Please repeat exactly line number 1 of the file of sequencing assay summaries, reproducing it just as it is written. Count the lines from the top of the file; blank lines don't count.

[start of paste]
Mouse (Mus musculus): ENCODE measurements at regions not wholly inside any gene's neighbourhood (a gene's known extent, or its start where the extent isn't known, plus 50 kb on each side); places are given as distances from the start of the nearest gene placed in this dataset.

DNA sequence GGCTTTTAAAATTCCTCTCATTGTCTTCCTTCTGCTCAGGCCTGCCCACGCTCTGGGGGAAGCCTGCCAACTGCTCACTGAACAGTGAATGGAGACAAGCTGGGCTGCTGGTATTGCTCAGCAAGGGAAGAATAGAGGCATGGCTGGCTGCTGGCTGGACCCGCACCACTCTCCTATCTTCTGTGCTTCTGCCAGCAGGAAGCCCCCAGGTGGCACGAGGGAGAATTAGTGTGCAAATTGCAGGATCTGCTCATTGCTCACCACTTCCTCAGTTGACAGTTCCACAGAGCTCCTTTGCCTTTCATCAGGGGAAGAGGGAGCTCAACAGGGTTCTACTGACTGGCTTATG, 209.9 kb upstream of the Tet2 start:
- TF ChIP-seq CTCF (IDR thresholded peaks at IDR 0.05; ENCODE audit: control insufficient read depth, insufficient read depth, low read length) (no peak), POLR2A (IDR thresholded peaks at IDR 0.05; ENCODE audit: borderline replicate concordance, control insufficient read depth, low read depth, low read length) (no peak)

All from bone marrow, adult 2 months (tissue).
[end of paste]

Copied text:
Mouse (Mus musculus): ENCODE measurements at regions not wholly inside any gene's neighbourhood (a gene's known extent, or its start where the extent isn't known, plus 50 kb on each side); places are given as distances from the start of the nearest gene placed in this dataset.